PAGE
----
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WASHINGTON — Injured troops aren’t more likely to develop traumatic stress disorders than their uninjured comrades, at least in the short-term, according to a study released last week.

Researchers from the Uniformed Services University of the Health Sciences in Bethesda, Md., followed the psychological recovery of 613 servicemembers after they were admitted to Walter Reed Army Medical Center for combat injuries.

They found about 4 percent of the wounded fighters showed signs of traumatic stress initially, with about 12 percent showing lingering stress disorders six months later.

“That’s comparable to what we’ve seen in all combat troops, and we were really expecting much higher rates in the injured folks,” said Capt. Thomas Grieger, a psychiatrist at the university and lead researcher on the study. “Part of it may be the care they’re receiving. Or it may not have developed and impacted their lives yet.”

And of the patients who had symptoms of depression or stress disorders after six months, nearly four-fifths showed no problems in their initial assessment.

“We saw quite a few who had resolved their issues after three months, and a whole new group of people with new problems who didn’t show anything initially,” Grieger said.

Mark Lerner, president of the American Academy of Experts in Traumatic Stress, said previous research has shown physical injuries do create opportunities for more stress-related problems.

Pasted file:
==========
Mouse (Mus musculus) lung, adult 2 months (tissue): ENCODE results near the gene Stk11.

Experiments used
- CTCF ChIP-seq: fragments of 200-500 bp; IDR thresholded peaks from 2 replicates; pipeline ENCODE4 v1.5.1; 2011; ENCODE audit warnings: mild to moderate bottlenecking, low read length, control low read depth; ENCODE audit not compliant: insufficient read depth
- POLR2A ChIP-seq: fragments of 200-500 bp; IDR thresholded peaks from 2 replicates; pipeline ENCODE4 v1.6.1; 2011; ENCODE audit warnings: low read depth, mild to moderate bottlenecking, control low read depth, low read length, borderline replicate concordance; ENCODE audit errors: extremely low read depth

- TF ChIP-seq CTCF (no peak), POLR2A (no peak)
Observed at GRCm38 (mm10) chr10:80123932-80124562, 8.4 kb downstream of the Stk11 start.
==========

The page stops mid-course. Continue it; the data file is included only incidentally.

“If you’re not physically injured, you’re not necessarily being reminded of the trauma every day,” he said. “It’s not like having to step on a treadmill and see that you’re missing a limb.”

Lerner said some stress disorders can take months or years to manifest. He thinks still not enough is being done to eliminate stigmas surrounding stress disorders and educate military personnel about the issues before they suffer trauma.

“These reactions are a normal response to traumatic events,” he said. “[Those affected] should be in pain, and they should be suffering. If they had no reaction, we’d be more concerned with that.”

Defense Department officials announced in January plans to require additional counseling for troops returning from combat zones, including a mandatory assessment by psychiatrists three to five months after returning from deployment. Those will begin later this year.

The study only tracked the wounded troops for six months because of difficulties keeping in touch with the patients as they went into rehabilitation programs or left the medical center, Grieger said.

Grieger admits that the short time frame limits how much experts can draw from the results.

Last year, a study in the New England Journal of Medicine showed between 15 percent and 17 percent of infantry soldiers surveyed in Iraq suffered traumatic stress disorders, higher than the about 11 percent seen in soldiers serving in Afghanistan.

The Uniformed Services University of the Health Sciences is the military health system’s center for medical education and research.


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